The biggest problem with solar stocks now available for sale to the public is that they are panel producers. They're on the sell side of the transaction, not the buy side.
Until more of the U.S. market reaches grid parity - the point at which solar energy from panels becomes cheaper than buying the same energy from your local power company - the big margins will be in selling the things. The same was true for computers before the development of the PC, and with every early-stage technology.
Now the first "buy side" IPO is being prepared, from SolarCity (NASDAQ:SCTY). Brokers don't know how to price it. Analysts are talking it down, comparing it to First Solar (NASDAQ:FSLR), which remains depressed even after a recent rally. Talking something down is a good way to create an up-side surprise. I get worried when brokers are talking a deal up, as with Facebook. (NASDAQ:FB)
Our Jim Basanese recently offered 10 reasons this IPO is going nowhere, first comparing it to subprime loans and later to failed social companies like Zynga (NASDAQ:ZNGA). Martin Lamonica calls SolarCity "business model innovation" selling a "mature technology."
This is not a mature technology. Today's solar panels are nothing like those you'll see in five years. I wonder whether those will even be panels.
Looking at the SolarCity S-1 I see a different picture. The company delivered almost 50% more deals in the first half of 2012 than in all of 2011. Revenues for the first half of the year were 3 ½ times those from the same period a year ago. The company has a functional business model for a product whose costs are decreasing.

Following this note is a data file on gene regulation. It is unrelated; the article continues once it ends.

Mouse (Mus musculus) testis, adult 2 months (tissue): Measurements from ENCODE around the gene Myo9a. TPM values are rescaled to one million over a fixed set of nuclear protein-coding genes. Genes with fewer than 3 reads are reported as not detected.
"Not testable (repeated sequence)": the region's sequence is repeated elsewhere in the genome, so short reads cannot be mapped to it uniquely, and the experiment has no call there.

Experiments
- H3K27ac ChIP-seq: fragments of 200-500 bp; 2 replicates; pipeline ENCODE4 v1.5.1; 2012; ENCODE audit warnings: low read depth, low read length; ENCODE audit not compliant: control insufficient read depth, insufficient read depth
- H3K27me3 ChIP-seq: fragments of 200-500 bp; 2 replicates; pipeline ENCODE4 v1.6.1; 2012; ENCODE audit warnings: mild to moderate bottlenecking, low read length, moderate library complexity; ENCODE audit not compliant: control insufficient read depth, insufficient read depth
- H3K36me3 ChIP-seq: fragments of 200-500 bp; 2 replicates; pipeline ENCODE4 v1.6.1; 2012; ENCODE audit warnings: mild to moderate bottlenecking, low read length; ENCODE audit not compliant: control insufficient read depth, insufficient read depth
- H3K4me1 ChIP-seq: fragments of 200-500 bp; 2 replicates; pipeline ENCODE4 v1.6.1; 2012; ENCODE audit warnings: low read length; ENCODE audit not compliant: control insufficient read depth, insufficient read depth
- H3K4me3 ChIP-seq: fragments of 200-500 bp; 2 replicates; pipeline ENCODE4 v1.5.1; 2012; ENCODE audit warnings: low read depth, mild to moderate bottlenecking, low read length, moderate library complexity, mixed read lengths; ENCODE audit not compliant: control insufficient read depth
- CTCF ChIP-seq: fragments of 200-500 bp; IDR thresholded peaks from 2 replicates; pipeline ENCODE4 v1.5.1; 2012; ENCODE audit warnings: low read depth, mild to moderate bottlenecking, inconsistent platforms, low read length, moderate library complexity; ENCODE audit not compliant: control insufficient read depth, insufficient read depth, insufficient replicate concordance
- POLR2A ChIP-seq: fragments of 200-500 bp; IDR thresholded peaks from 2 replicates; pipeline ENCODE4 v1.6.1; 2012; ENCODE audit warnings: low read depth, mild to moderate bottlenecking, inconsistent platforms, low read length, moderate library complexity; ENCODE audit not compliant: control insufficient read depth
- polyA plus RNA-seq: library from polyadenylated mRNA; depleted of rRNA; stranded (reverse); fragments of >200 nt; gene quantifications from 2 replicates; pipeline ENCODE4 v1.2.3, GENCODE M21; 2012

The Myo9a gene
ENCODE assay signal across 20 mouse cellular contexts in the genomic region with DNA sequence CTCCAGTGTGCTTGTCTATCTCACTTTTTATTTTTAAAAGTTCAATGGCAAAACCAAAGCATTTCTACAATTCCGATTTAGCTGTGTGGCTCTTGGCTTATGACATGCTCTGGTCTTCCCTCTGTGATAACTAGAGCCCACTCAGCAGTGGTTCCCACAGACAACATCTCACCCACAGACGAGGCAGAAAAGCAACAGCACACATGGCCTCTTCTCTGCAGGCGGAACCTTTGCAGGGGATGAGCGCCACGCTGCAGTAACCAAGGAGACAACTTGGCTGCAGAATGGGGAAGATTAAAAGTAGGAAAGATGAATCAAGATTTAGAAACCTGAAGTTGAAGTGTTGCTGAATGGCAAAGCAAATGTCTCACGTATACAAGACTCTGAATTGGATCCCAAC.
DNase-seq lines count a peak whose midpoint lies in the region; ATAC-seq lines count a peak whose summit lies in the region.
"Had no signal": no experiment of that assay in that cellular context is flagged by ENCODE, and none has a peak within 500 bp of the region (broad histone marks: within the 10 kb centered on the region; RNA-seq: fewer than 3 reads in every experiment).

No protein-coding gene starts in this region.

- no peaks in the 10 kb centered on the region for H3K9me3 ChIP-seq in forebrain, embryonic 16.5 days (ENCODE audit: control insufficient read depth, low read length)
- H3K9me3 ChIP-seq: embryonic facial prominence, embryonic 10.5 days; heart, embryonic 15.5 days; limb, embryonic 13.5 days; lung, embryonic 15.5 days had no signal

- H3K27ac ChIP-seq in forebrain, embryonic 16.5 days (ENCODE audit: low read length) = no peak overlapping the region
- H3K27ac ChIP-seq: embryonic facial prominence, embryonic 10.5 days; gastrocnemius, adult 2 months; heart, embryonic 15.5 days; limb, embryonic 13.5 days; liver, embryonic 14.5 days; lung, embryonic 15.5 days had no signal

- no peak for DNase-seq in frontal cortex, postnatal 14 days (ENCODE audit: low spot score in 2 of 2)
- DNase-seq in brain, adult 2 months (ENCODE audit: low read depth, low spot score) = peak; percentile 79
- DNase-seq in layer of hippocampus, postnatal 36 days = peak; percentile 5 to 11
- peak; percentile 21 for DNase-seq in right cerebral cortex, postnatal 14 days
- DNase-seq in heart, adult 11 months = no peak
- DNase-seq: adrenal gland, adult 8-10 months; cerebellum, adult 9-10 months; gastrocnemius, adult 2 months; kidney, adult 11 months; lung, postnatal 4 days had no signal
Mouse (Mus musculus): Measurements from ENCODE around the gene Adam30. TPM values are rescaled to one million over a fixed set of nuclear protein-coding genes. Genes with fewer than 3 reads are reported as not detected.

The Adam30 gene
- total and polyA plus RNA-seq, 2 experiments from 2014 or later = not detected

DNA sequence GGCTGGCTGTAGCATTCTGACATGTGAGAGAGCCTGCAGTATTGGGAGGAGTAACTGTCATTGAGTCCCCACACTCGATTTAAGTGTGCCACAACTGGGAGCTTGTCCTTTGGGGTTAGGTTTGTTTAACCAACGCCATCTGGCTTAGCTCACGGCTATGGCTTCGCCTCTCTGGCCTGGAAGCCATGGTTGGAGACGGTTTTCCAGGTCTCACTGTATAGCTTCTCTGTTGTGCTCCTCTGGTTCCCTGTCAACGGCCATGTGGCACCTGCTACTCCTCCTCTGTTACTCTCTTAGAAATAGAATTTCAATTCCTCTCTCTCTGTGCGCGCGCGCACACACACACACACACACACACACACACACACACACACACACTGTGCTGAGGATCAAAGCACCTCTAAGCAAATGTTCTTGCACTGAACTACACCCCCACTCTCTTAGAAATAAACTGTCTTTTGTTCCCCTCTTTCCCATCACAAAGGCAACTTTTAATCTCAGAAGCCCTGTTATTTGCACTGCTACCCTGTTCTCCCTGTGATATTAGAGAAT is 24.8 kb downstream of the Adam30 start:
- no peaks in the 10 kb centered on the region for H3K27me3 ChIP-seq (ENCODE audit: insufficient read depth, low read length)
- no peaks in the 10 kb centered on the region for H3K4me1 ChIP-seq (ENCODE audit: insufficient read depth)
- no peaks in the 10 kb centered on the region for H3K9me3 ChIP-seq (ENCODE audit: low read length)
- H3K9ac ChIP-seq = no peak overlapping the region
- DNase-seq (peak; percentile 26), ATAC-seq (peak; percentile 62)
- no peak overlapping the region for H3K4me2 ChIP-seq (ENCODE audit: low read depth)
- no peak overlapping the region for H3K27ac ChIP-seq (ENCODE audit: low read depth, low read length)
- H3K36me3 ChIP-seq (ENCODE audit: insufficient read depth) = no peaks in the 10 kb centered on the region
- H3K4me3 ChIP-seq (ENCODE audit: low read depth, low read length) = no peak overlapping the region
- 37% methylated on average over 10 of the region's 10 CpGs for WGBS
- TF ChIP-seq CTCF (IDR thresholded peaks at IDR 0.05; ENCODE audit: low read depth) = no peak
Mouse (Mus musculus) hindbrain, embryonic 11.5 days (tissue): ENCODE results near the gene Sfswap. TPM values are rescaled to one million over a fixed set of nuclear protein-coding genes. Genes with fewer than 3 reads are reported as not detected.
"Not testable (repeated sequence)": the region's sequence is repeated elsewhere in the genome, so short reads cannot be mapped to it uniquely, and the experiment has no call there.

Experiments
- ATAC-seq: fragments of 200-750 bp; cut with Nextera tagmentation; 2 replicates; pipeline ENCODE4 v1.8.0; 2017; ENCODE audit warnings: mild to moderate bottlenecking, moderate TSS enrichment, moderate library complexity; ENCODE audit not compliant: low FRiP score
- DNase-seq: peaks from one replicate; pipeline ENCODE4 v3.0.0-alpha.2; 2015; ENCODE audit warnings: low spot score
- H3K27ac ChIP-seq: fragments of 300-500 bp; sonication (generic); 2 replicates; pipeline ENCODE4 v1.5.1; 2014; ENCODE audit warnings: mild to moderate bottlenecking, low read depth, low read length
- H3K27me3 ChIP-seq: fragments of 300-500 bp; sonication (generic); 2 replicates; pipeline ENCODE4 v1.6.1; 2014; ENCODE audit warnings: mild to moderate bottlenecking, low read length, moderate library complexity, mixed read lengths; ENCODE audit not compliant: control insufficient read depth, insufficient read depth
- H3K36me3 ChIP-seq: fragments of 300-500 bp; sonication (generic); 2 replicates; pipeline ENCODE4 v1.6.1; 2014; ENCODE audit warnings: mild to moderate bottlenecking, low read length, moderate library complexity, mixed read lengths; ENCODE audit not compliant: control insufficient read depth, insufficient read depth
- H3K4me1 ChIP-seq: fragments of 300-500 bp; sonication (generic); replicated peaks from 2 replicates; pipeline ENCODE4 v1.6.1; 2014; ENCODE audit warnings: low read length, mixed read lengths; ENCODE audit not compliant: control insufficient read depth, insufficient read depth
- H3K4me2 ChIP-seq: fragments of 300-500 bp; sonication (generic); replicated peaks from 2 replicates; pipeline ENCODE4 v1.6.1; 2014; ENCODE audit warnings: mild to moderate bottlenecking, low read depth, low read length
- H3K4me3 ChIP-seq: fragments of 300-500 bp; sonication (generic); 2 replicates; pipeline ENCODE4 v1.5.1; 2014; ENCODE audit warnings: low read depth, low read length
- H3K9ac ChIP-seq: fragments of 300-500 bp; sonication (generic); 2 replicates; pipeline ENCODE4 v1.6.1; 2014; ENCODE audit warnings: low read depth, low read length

SolarCity is on the correct side of solar energy transactions. The problems of panel producers are its advantages, because they reduce its cost of goods. The gating factor on the company is its ability to keep doing deals. This is an early-stage market, not a late-stage one.
I have written before that demand for solar will explode with grid parity, which is expected across most of the country about four years from now. But this is a moving target - whether you're at grid parity depends on how much you're paying for grid energy now. We passed this point in Hawaii two years ago, and demand is exploding there.
We reached this point in 2012 in California, our largest potential market. The amount of subsidy solar gets pales in comparison with the subsidies given fossil fuels or nuclear, making this achievement even more remarkable. And solar power is produced where the customers are, not hundreds of miles away.
I think SolarCity can ride the wave of grid parity across the country over the next several years. It has a working business model for financing deals, and a proven track record in doing them. If you want to get in on cheap energy, this is a way to do it.